“When we started writing, I think the first track we did actually, was ‘Closer’ and that encapsulates the whole project if I’m honest. The pursuit of love, the pursuit of wanting more, the pursuit of wanting to be understood, is kind of said through ‘Closer.'”

His writing process is swift and confessional and once it’s out in the world it’s finished. “Once I write a song, I’m like, ‘oh, okay, that’s how I felt about that’. That’s how I felt about so and so. So, yeah, that was the reason I started writing it because I knew something wasn’t right and I needed to talk about it.”

Yes, in that way music and songwriting can be a form of therapy in real-time.

“Yes but the one thing I always say though, is it shouldn’t be your own music therapy. I think you shouldn’t rely on it for that because then, for example, we’ve seen it with the greats what happens when people rely on their music for that. But I think it’s a very good thing to just understand yourself and then fix it from there if that makes sense.” He continues.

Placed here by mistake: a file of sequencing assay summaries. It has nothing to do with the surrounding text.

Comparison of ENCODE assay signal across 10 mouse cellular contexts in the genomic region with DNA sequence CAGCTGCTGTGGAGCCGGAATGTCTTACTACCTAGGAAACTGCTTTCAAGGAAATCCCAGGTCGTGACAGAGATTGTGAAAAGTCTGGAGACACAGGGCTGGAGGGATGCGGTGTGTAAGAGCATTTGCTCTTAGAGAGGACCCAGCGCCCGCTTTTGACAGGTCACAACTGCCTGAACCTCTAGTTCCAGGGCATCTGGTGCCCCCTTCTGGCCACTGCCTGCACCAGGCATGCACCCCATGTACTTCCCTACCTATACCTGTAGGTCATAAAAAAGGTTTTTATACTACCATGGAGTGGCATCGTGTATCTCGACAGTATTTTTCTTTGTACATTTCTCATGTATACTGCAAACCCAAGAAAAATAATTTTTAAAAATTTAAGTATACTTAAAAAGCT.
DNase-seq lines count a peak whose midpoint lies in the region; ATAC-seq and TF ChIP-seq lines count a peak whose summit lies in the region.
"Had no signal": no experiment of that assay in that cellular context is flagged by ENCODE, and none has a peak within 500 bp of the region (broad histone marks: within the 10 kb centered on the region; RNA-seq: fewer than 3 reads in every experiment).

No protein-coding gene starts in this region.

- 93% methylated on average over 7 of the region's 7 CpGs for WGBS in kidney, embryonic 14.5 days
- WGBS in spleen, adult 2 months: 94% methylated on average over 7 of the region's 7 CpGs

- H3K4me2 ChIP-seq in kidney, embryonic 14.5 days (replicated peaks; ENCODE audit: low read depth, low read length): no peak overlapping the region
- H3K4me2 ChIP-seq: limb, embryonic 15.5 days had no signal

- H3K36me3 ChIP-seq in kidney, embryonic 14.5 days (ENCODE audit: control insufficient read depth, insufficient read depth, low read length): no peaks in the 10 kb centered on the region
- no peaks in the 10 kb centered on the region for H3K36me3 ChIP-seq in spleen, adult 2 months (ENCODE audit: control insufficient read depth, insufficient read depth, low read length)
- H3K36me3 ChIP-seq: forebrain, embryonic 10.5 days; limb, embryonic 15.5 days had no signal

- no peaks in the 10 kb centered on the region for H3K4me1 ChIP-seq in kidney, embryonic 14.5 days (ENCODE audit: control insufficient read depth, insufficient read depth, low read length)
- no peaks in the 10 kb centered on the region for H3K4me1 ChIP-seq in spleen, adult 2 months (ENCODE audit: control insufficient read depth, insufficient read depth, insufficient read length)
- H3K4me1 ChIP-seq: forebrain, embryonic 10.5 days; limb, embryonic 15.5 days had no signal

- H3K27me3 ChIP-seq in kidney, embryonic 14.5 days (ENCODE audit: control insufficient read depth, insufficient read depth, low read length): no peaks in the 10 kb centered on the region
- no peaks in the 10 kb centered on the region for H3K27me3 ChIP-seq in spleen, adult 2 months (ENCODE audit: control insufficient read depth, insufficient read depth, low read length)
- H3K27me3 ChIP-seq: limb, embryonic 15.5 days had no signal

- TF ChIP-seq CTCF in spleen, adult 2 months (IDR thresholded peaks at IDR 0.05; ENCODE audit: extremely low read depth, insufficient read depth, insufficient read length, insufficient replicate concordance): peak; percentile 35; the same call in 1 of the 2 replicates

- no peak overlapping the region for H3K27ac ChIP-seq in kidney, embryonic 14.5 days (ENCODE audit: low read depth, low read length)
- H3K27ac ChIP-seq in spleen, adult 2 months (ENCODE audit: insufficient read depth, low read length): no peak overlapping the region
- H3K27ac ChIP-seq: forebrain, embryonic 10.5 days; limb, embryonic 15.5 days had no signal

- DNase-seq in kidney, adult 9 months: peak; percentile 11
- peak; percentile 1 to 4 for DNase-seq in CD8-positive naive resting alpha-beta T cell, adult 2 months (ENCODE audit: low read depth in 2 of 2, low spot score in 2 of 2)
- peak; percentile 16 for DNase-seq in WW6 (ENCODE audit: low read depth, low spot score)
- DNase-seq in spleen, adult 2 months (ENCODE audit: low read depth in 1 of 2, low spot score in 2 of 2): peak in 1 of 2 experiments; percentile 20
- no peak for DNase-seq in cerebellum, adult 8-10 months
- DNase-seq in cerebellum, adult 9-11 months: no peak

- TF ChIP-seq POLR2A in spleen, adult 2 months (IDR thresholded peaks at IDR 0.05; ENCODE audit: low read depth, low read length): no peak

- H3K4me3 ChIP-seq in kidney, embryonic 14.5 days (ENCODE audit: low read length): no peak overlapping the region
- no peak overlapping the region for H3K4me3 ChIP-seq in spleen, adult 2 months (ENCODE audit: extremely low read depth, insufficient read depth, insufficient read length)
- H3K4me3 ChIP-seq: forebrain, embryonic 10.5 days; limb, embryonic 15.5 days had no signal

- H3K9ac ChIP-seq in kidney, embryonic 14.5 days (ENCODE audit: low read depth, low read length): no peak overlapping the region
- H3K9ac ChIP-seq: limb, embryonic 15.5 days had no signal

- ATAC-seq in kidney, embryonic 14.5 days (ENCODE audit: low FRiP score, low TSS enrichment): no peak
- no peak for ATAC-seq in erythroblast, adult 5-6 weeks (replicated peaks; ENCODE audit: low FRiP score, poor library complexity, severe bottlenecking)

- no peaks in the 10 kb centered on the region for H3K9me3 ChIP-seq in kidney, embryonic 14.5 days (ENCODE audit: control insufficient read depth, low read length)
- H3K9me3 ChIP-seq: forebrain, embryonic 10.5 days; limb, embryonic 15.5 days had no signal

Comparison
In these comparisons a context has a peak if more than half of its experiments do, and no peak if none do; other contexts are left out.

“They say hindsight is a beautiful thing. But I also think it should be liberating like you’re not going to understand it at the time, but one day you will.”

I think trauma is a big thing that a lot of people are dealing with, you know, and sometimes they don’t realise it and it comes out later in different ways.

“100% and that’s the worst part when you don’t realise, when you don’t actually know about your trauma or the things that you’ve been through and then it hits you like a ton of bricks. That’s why I do it, no surprises down the line.” He confesses.

He reveals he sees the community of Welsh hip-hop supporting the wins for each other as a community “I feel like people are now understanding that like a win-win for one person in our community is a win-win for everyone. We had Mace The Great on the shortlist last year. We had Luke Rv before, and Deyah won two years ago, ” he enthuses.